Even though I clutch my blanket and growl when the alarm rings. Thank you, Lord, that I can hear. There are many who are deaf. Even though I keep my eyes closed against the morning light as long as possible. Thank you, Lord, that I can see. Many are blind. Even though I huddle in my bed and put off rising. Thank you, Lord, that I have the strength to rise. There are many who are bedridden. Even though the first hour of my day is hectic, when socks are lost, toast is burned, tempers are short, and my children are so loud. Thank you, Lord, for my family. There are many who are lonely. Even though our breakfast table never looks like the picture in magazines and the menu is at times unbalanced. Thank you, Lord, for the food we have. There are many who are hungry. Even though the routine of my job often is monotonous. Thank you, Lord, for the opportunity to work. There are many who have no job. Even though I grumble and bemoan my fate from day to day and wish my circumstances were not so modest. Thank you, Lord, for life.
It was chilly in New York but warm inside the Starbucks shop just a skip up from Times Square. For a musician, it’s the most lucrative Starbucks location in the world, I’m told, and consequently, the tips can be substantial if you play your tunes right. During our emotional rendition of “If You Don’t Know Me by Now,” I noticed a lady sitting in one of the lounge chairs across from me. She was swaying to the beat and singing along. After the tune was over, she approached me. “I apologize for singing along on that song. Did it bother you?” she asked. “No,” I replied. “We love it when the audience joins in. Would you like to sing up front on the next selection?” To my delight, she accepted my invitation. “You choose,” I said. “What are you in the mood to sing?” “Well… do you know any hymns?” Hymns? This woman didn’t know who she was dealing with. I cut my teeth on hymns. Before I was even born, I was going to church. I gave our guest singer a knowing look. “Name one.” “Oh, I don’t know. There are so many good ones. You pick one.” “Okay,” I replied. “How about ‘His Eye is on the Sparrow’?” My new friend was silent, her eyes averted. Then she fixed her eyes on mine again and said, “Yeah. Let’s do that one. She began to sing. “Why should I be discouraged? Why should the shadows come?” The audience of coffee drinkers was transfixed. “I sing because I’m happy; I sing because I’m free. For His eye is on the sparrow. And I know He watches me.” When the last note was sung, the applause crescendoed to a deafening roar. Embarrassed, the woman tried to shout over the din, “Oh, y’all go back to your coffee! I didn’t come in here to do a concert! I just came in here to get somethin’ to drink, just like you!” But the ovation continued. I embraced my new friend. “You, my dear, have made my whole year! That was beautiful!” “It’s funny that you picked that particular hymn,” she said. “Why is that?” She hesitated again, “that was my daughter’s favourite song.” She grabbed my hands. By this time, the applause had subsided and it was business as usual. “She was sixteen. She died of a brain tumour last week.” I said the first thing that found its way through my silence. “Are you going to be okay?” She smiled through tear-filled eyes and squeezed my hands. “I’m gonna be okay. I’ve just got to keep trusting the Lord and singing his songs, and everything’s gonna be just fine.” Was it just a coincidence that we happened to be singing in that particular coffee shop on that particular November night? Coincidence that this wonderful lady just happened to walk into that particular shop? Coincidence that of all the hymns to choose from, I just happened to pick the very hymn that was the favourite of her daughter, who had died just the week before? I refuse to believe it. God has been arranging encounters in human history since the beginning of time, and it’s no stretch for me to imagine that he could reach into a coffee shop in New York and turn an ordinary day into a revival. It was a great reminder that if we keep trusting him and singing his songs, everything’s gonna be okay.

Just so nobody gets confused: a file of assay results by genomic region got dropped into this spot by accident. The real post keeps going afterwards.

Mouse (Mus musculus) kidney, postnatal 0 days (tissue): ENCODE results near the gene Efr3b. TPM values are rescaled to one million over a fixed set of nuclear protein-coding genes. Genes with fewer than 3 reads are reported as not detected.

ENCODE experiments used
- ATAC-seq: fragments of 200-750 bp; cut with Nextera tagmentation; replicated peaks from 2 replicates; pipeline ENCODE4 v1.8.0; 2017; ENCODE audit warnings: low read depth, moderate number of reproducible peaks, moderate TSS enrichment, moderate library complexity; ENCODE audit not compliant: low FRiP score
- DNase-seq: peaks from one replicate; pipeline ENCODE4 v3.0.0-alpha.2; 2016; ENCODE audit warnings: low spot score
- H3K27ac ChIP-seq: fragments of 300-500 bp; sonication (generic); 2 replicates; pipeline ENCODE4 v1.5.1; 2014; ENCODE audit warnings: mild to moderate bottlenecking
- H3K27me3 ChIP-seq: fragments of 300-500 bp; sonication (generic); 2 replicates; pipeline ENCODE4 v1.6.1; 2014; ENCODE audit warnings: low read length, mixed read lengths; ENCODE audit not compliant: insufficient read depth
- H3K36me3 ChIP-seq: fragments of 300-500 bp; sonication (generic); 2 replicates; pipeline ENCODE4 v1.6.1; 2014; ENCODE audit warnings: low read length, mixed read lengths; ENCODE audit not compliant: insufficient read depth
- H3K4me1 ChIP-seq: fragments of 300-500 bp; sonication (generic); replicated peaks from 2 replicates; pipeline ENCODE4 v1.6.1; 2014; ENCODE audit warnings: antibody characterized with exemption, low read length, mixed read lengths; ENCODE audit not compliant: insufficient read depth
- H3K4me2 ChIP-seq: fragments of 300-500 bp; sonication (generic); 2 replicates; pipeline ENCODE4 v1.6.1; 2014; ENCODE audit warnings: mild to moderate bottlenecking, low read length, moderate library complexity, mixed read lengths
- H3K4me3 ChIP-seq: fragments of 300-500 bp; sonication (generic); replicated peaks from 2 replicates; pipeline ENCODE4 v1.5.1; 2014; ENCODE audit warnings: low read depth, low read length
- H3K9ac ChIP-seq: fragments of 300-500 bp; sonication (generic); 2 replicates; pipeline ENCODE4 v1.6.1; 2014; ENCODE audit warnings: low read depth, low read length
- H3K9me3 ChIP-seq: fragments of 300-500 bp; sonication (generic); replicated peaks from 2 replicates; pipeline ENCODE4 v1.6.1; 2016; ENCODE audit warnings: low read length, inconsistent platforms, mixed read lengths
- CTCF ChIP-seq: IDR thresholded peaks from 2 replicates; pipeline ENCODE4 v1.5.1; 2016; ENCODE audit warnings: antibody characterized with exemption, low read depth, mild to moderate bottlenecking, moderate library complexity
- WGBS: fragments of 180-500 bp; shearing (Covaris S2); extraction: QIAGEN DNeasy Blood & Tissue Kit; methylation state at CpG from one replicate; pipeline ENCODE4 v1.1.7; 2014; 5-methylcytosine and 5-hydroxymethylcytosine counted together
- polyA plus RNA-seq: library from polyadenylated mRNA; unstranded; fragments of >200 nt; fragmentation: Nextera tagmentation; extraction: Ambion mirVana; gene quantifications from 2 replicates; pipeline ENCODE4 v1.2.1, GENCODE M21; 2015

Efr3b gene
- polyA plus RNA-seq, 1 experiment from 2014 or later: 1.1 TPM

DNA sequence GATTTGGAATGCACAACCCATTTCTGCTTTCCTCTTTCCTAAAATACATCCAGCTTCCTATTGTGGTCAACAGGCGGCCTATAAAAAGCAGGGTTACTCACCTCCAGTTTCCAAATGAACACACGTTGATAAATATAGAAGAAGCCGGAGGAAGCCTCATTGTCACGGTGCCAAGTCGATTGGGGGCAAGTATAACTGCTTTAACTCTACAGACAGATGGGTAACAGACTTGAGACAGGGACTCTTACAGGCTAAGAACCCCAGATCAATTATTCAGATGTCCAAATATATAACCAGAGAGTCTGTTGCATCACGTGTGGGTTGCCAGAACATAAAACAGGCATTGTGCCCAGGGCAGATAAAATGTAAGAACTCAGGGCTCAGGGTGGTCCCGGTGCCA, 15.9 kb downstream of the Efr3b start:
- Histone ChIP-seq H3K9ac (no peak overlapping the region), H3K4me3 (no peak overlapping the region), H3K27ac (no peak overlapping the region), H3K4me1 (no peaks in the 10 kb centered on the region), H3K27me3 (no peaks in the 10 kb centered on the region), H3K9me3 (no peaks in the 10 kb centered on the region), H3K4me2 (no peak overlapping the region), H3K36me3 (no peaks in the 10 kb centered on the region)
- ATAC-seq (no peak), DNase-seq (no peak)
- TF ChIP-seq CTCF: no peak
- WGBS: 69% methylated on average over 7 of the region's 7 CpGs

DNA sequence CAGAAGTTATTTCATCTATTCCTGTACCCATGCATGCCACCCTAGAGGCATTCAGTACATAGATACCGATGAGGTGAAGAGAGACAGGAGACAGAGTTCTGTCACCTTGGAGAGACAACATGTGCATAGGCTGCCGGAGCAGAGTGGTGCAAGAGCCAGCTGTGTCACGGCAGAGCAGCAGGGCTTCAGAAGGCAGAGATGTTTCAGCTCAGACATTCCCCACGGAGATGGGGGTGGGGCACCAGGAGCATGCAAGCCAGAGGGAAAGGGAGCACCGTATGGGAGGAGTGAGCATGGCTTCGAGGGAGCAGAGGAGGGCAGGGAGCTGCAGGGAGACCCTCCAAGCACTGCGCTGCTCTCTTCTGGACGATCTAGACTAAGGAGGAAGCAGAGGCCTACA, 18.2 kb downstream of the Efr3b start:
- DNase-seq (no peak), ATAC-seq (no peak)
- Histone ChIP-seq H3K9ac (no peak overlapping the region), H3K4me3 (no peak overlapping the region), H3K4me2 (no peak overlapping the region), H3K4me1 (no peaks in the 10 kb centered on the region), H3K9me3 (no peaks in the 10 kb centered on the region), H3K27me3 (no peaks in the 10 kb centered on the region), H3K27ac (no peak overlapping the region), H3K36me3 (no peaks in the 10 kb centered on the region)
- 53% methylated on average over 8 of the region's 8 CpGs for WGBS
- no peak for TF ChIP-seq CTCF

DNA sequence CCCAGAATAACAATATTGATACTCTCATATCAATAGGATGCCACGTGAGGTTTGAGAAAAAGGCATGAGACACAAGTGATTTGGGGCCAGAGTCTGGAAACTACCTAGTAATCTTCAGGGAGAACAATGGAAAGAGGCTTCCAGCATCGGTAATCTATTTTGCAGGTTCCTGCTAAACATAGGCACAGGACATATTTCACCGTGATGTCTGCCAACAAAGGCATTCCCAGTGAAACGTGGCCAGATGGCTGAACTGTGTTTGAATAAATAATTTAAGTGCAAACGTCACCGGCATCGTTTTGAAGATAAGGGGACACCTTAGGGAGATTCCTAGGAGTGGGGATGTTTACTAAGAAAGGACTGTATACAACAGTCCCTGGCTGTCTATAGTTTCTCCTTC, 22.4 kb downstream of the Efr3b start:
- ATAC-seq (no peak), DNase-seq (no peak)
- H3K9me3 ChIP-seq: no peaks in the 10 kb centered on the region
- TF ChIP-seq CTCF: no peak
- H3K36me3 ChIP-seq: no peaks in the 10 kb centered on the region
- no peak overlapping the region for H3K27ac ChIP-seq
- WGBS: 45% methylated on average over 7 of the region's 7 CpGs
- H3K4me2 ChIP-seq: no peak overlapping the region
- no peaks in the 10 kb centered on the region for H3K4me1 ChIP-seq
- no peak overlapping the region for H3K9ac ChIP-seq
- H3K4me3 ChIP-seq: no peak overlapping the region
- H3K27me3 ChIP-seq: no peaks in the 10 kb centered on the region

Heavenly Father, help us remember that the “so-and-so” who cut us off in traffic last night is a single mother who worked nine hours that day and is rushing home to cook dinner, help with homework, do the laundry and spend a few precious moments with her children. Help us to remember that the pierced, tattooed, disinterested young man who can’t seem to get his life together is a worried 19-year-old student, balancing his apprehension over final exams with his fear of not getting his student loans for next semester. Remind us, Lord, that the scary looking down-and-out, begging for money in the same spot every day (who really ought to get a job!) is a slave to addictions that we can only imagine in our worst nightmares. Help us to remember that the old couple walking annoyingly slow through the supermarket aisle and blocking our shopping progress are savouring this moment, knowing that, based on the biopsy report she got back last week, this will be the last year that they go shopping together. Heavenly Father, remind us each day that, of all the gifts you give us, the greatest gift is love. It is not enough to share that love with those we hold dear. Open our hearts not to just those who are close to us, but to all the people around us. Let us be slow to judge and quick to forgive, let us show patience, empathy and most of all love. Amen.